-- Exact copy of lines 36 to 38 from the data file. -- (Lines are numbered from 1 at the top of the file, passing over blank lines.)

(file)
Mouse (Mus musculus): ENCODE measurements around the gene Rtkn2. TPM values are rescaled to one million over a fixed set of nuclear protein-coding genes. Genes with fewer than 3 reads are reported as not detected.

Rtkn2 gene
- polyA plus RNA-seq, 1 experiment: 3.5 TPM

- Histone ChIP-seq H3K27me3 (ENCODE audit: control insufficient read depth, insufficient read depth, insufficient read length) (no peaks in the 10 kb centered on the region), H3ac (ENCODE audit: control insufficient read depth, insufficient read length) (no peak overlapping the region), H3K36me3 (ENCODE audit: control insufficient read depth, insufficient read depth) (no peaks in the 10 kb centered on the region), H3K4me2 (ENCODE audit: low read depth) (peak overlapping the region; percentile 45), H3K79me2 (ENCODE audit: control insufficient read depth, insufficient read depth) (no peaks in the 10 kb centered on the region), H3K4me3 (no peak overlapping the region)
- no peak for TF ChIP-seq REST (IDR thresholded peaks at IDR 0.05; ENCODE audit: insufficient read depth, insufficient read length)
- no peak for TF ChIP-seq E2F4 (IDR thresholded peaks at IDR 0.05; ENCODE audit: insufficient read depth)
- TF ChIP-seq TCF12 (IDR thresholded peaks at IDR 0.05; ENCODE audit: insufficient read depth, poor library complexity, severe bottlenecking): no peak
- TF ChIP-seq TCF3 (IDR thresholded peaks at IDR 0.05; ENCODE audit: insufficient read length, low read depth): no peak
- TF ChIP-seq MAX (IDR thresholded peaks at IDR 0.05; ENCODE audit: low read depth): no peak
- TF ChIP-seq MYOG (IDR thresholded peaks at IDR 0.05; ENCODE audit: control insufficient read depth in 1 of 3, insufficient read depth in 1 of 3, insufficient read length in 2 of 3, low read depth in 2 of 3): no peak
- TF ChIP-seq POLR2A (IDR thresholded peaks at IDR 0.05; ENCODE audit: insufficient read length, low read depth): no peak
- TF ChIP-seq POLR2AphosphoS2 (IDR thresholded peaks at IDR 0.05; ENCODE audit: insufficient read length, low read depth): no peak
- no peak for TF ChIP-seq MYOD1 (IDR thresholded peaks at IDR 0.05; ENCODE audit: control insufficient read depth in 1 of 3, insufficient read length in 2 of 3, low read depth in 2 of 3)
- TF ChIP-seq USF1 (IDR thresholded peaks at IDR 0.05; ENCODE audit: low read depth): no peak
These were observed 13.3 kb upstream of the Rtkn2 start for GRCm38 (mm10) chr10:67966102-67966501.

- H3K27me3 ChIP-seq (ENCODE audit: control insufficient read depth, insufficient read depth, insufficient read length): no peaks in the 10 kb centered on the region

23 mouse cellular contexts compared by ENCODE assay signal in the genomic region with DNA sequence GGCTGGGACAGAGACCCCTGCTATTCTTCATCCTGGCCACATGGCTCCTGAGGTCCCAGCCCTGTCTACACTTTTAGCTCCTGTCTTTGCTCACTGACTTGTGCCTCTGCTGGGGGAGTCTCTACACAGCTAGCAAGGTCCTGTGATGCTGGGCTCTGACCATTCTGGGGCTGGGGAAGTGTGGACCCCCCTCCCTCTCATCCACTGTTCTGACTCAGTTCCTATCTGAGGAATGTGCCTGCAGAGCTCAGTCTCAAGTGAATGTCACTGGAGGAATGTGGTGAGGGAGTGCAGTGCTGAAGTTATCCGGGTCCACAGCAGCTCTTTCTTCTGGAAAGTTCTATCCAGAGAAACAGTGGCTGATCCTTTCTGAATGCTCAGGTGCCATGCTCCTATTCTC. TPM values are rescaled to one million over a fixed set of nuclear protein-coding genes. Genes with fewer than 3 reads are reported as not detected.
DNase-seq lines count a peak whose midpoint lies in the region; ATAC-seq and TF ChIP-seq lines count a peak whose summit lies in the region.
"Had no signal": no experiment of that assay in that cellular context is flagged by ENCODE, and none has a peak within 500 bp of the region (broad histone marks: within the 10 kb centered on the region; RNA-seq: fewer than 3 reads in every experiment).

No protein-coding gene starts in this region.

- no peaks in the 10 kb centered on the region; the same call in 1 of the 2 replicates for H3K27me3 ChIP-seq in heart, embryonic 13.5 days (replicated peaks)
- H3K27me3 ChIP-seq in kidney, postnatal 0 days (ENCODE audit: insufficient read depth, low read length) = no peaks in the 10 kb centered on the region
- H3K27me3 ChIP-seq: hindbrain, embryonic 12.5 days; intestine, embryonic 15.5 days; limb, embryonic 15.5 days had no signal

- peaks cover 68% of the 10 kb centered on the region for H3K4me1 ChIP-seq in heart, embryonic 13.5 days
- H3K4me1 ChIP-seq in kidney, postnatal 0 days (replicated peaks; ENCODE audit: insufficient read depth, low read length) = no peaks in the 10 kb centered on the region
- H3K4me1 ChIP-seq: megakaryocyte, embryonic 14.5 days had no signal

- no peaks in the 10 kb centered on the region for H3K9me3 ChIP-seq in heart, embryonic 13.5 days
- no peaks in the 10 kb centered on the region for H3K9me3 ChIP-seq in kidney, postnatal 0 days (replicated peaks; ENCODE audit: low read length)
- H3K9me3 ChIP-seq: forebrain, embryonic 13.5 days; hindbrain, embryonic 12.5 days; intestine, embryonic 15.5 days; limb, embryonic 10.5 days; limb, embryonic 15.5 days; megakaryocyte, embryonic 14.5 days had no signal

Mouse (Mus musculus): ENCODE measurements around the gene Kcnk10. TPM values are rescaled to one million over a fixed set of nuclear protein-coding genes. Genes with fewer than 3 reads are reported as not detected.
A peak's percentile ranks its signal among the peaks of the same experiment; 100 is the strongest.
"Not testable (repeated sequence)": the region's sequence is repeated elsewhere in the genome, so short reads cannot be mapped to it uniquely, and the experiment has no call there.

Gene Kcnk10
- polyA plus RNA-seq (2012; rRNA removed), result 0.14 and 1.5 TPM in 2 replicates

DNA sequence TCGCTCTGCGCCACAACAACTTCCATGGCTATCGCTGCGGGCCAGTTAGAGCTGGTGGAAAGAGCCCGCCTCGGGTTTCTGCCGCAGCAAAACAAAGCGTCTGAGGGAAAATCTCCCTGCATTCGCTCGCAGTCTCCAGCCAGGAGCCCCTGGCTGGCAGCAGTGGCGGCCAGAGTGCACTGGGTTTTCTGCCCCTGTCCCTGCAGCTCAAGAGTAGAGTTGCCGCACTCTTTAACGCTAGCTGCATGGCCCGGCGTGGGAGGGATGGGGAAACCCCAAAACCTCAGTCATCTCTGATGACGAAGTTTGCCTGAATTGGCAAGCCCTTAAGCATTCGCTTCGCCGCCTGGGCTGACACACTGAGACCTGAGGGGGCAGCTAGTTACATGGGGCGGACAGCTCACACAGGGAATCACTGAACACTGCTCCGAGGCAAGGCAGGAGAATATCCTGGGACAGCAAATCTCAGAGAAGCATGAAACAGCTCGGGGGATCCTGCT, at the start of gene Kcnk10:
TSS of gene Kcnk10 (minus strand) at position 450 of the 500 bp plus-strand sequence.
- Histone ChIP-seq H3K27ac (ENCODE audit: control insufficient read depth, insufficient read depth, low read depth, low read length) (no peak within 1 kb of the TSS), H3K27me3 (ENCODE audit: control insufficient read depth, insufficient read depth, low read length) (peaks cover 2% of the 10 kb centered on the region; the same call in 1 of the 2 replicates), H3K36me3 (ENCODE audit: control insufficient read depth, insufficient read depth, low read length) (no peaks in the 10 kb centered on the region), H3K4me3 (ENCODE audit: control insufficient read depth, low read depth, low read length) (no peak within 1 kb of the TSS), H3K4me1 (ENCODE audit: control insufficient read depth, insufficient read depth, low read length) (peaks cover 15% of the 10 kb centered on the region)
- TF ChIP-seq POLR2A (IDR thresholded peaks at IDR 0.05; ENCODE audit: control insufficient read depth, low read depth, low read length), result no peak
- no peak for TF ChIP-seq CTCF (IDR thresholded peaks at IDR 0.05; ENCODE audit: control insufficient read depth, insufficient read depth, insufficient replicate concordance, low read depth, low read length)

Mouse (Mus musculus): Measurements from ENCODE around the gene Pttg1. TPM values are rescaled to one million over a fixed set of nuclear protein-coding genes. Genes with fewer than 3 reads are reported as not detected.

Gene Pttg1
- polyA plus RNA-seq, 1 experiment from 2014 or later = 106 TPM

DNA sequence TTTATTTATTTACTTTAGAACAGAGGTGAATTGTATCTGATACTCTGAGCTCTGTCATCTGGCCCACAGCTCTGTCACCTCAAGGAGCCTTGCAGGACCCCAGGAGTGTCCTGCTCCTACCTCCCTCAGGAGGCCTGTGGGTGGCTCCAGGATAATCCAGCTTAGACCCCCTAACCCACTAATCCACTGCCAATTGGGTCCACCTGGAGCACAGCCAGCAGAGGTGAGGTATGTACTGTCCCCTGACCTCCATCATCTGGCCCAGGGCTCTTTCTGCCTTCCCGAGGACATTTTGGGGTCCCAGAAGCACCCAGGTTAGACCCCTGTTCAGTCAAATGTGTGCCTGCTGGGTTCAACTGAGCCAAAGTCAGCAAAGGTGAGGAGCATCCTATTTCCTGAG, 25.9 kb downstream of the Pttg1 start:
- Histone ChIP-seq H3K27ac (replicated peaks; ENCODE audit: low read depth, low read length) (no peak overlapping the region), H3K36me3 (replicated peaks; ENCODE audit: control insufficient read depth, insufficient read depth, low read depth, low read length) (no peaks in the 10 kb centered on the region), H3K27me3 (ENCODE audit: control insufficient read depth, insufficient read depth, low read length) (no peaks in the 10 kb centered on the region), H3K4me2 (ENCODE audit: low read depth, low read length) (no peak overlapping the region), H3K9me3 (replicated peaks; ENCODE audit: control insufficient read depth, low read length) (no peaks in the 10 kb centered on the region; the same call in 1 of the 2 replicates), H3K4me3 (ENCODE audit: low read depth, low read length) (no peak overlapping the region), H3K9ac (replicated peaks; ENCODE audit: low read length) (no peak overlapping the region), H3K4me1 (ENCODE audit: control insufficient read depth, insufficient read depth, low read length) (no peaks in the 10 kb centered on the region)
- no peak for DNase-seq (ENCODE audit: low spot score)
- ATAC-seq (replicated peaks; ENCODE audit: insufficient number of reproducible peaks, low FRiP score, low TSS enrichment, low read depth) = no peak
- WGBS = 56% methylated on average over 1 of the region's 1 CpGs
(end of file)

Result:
TSS of gene Kcnk10 (minus strand) at position 450 of the 500 bp plus-strand sequence.
- Histone ChIP-seq H3K27ac (ENCODE audit: control insufficient read depth, insufficient read depth, low read depth, low read length) (no peak within 1 kb of the TSS), H3K27me3 (ENCODE audit: control insufficient read depth, insufficient read depth, low read length) (peaks cover 2% of the 10 kb centered on the region; the same call in 1 of the 2 replicates), H3K36me3 (ENCODE audit: control insufficient read depth, insufficient read depth, low read length) (no peaks in the 10 kb centered on the region), H3K4me3 (ENCODE audit: control insufficient read depth, low read depth, low read length) (no peak within 1 kb of the TSS), H3K4me1 (ENCODE audit: control insufficient read depth, insufficient read depth, low read length) (peaks cover 15% of the 10 kb centered on the region)
- TF ChIP-seq POLR2A (IDR thresholded peaks at IDR 0.05; ENCODE audit: control insufficient read depth, low read depth, low read length), result no peak